In terms of Ethics, whichever we look at it insider trading appears ethically indefensible. Most of religious theories consider that all men are born equal and we should not treat anyone unfairly. Given this belief, Insider Trading is unfair to those who do not have access to the same information. If we examine the same from the perspective of self interest, again its wrong. In case we allow ourselves to benefit from insider trading, others would also exploit such information whenever an opportunity arises. And if that point of time, we do not have access to exclusive information our interest would suffer. Trading is important in capitalism, which is a perfect example of ethical self- interest. Universal law theory also tells us that we should treat others as we wish to be treated ourselves. If we engage in insider trading, others will also do the same to us. So no one ultimately benefits. Being ethical is good for the well being of everyone. Utilitarian theory argues that actions are ethical if they are beneficial for everyone. Avoiding insider trading is for the common good. No one benefits at the cost of others by using exclusive or insider information. If we look at insider trading from a “human nature as a source of morality” point of view, it’s still ethically wrong. Basic laws of human nature too dictate that we be fair in our dealings with others. On the other hand, one could argue that “ Duty as a source of morality” demands that parents should give their children the best they can and insider trading might be useful in pursuing such a duty. Some people may try to justify insider trading on grounds of such duty. However, one would always know that this justification is false and one cannot do inside trading to be fair to all.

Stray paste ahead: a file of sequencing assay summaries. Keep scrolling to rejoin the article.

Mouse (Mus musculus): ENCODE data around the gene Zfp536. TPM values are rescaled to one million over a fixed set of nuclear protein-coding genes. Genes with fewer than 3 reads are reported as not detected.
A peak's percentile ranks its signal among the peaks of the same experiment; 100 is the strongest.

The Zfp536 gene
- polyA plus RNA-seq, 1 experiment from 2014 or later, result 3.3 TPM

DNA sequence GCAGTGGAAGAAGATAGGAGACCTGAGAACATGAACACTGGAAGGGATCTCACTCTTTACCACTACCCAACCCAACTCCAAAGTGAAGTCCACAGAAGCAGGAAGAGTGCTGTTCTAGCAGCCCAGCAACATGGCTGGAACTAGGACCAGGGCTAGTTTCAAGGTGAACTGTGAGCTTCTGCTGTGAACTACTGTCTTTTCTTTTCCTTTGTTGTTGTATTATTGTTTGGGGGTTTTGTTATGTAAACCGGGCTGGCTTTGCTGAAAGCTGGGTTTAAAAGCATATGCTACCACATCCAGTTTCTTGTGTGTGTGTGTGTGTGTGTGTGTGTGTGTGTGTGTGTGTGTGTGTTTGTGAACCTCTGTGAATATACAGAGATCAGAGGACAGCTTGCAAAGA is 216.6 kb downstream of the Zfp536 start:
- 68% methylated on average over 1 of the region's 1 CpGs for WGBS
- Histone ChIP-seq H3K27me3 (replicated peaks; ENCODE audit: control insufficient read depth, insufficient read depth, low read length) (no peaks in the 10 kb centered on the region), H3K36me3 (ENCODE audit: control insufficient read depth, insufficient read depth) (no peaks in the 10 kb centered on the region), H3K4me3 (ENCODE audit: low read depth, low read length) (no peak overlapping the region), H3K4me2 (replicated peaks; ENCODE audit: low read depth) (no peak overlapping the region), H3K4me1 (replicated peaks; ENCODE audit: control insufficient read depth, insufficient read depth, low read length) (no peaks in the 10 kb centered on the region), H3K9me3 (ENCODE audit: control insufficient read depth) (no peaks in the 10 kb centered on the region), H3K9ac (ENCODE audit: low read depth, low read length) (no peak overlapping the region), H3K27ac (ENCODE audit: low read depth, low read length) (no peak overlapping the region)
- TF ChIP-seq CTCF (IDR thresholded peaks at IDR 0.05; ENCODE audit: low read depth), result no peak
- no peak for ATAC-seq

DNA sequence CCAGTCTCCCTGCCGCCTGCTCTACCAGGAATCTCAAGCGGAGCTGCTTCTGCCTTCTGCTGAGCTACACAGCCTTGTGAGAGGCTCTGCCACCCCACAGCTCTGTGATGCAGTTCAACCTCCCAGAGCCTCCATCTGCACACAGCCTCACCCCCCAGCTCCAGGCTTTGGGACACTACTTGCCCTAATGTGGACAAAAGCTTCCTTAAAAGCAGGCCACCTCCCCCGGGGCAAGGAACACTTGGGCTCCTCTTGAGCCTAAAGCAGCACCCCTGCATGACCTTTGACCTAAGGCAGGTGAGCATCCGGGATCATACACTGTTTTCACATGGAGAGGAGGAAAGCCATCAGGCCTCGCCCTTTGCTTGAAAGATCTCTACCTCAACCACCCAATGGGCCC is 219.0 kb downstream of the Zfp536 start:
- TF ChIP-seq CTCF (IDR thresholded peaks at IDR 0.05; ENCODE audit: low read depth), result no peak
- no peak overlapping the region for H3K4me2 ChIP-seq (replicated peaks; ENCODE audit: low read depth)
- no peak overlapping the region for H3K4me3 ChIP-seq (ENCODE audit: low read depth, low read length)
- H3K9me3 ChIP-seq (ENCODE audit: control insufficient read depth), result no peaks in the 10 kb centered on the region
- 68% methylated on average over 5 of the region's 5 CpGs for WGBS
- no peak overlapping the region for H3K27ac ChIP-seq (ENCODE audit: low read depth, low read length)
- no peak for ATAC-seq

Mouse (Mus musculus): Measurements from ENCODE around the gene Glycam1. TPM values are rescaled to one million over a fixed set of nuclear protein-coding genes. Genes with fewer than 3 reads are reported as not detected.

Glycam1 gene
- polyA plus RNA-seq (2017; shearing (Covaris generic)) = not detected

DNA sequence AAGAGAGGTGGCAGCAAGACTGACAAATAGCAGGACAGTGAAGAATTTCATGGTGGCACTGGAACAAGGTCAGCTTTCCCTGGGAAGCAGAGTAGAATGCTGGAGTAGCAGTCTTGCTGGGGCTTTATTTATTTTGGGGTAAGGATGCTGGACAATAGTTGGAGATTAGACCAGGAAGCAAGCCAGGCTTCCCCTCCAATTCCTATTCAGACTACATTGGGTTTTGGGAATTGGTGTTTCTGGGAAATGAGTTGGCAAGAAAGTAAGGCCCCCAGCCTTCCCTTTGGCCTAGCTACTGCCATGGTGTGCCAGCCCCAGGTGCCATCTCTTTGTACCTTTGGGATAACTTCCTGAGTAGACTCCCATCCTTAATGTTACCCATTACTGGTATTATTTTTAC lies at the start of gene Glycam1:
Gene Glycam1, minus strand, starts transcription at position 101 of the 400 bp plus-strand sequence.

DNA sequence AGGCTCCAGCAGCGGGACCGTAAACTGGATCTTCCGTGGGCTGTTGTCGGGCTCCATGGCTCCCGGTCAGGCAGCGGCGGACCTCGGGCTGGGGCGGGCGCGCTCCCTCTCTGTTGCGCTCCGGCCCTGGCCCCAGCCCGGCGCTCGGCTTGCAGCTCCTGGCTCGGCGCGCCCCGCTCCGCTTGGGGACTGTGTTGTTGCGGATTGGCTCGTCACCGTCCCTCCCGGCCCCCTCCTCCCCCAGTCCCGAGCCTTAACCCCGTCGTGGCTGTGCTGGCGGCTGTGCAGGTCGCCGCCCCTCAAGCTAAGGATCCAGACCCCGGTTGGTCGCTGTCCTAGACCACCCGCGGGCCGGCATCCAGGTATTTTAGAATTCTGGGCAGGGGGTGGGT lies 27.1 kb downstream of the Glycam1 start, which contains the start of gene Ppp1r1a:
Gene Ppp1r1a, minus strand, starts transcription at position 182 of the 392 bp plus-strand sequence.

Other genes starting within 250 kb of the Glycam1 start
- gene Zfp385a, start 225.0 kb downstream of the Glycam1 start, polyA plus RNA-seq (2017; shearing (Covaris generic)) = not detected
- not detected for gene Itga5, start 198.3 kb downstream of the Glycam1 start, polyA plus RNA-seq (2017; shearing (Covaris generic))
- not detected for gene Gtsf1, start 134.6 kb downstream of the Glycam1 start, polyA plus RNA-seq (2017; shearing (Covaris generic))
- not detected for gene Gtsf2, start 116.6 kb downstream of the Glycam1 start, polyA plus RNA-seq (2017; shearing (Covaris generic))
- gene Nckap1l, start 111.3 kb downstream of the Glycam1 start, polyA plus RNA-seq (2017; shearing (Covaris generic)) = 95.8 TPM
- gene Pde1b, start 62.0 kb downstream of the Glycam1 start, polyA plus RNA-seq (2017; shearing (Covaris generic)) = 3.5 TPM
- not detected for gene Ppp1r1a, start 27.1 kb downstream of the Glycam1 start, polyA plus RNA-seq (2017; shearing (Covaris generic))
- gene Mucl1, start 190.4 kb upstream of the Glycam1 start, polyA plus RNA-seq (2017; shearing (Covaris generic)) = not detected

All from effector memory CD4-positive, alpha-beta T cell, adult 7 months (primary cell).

Insider trading does not stand to reason even from an economic point of view. Capitalism is based on reason. Trading is a core element of any market economy. In no situation, a single person can have access to all the insider information all the time. If he decides to use such information for his benefit on one occasion and thereby profits in an unfair way, the next time someone else with insider knowledge could benefit at his expense. It will become a zero sum game and in the end it would serve no one’s interests. It may even have serious economic implications. A market economy works on principles of demand and supply and consequent price discovery. If such demand or supply is influenced by insider information, the price discovery will not be correct. After some time, people will lose trust in such a market and keep away from investing in those markets. Investments will stop and only a few people with insider knowledge will be left to trade among themselves. The market will rapidly shrink. One could argue that why bother for the market in general when you can benefit by using your insider knowledge. But this approach may succeed only in the short run. After a while, the rest of the market will realize and no one would like to deal with such investors or in a market that is controlled by insider people. The overall economy will suffer and in the end no one benefits.